I'm not sure exactly when my games will start popping up on Chinese sites. But until then, you can check 'em out.
Ballistic Balloon Baboon Bounce
Head On Collision
Pop Pies 2
Pop Pies 3
Zombie Kitten Attack!
Now here's some tips on translating your games. This is my third or fourth time translating a whole pile of games into another language, and here are a few things I've learned.
1. Don't overengineer the process. Chances are, your text is going to be passed along to an entry-level writer, so don't make the process needlessly complicated.
At one company I worked at, they built a whole Java-based database of their text, with every string tagged with a language, and then a nightly process would convert the database into a series of source files that the game could read. They then gave their translators access to the database with the thinking it would make everything easy and automated. The job got done, but it wasn't easy for the translators.
When it came time for my project, I asked if I could just paste all of my in-game text into an Excel spreadsheet and email it to 'em, and they were THRILLED.
2. Plan to make a couple of passes at it. Inevitably, something won't sound quite right in practice, and you'll need to make another pass or two with the translator until everything looks right.
3. If you have something poetic or idiomatic or something else that just won't translate well, offer a more "literal" phrase that will translate better. For example, in my game "Brain Bones", the big button to roll the dice says "Roll The Bones". While the phrase "Roll The Bones" can be readily translated into another language, it's likely does not still mean "throw the dice" in that language. In such a case, provide alternate text that's free of nuance. . .like "throw the dice".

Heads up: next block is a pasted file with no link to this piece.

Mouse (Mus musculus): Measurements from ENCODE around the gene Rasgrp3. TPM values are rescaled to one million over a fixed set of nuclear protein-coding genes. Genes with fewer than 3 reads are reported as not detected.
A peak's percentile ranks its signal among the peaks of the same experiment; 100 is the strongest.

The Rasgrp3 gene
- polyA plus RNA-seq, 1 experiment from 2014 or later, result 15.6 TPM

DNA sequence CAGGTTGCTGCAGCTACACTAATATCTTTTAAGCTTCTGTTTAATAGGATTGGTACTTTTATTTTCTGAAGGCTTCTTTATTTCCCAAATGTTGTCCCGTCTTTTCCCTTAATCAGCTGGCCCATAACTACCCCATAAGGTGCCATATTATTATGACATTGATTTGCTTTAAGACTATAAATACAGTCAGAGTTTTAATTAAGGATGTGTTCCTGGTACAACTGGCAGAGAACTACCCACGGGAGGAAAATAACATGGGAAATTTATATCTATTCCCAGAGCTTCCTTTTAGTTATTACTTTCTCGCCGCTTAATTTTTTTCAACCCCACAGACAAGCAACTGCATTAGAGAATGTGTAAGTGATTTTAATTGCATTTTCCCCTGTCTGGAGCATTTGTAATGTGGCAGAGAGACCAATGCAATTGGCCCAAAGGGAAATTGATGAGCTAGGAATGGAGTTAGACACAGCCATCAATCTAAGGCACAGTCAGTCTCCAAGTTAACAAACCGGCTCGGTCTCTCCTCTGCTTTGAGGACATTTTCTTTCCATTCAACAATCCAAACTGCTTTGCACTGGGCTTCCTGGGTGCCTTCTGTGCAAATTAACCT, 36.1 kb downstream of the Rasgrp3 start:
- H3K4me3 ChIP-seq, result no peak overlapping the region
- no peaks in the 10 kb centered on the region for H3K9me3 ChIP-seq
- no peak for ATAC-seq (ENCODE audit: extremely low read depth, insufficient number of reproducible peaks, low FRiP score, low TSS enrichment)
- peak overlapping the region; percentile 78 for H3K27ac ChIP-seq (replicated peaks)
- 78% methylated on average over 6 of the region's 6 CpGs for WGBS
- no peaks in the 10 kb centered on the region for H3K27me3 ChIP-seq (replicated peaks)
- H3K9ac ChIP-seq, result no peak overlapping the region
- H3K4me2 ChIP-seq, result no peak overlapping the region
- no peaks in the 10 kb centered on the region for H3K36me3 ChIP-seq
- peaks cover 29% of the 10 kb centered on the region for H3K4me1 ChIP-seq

In the case of my game text spreadsheet, I had two columns of text. One contained the actual in-game text, and the next column contained alternative text if I felt the in-game text wouldn't translate well.
Ditto for alliterative text. While "Ballistic Balloon Baboon Bounce" can be translated literally, it will sound horribly stilted in another language. So I offered "Bouncing Balloon Game" in the alternative-text column. Between the actual and the alternative text, hopefully your translator will be able to come up with something reasonable.
4. It's monkey-work, so take it slowly and methodically. Translating is mostly just cut-n-paste, so take some time and be careful about it.
5. Test everything to make sure it all fits once you're done. This was a much bigger problem with German than anything else, as Germans will happily construct a single word out of several words to create a 30+ letter monstrosity that'll fall off the edges of your dialog boxes. Look over everything and make sure it all fits.
6. Make everything clear to your translator. Hopefully your translator is a native speaker of the target language. If so, that means that they're NOT a native speaker of your language and they might trip up on stuff that sounds fine to you (like "PRESS THE A KEY") but doesn't parse in their "not thinking in your language" brains. Make it clear to 'em that you're available and you're happy to provide more literal text if they need it.
7. Don't get married to your fonts. The "Baby Kruffy" font I used in Ballistic Balloon Baboon Bounce doesn't have Asian characters. Heck, it doesn't even have lowercase! In fact, you'll notice that all of the Chinese characters in my games are the same font, Microsoft YaHei. It's a boring font (it's Arial with a full Asian character set), but it is a "safe" font that's guaranteed to look right on all of the computers the games will use.
8. Account for time zones. My afternoon is China's middle of the night and vice-versa, so I wasn't in a hurry.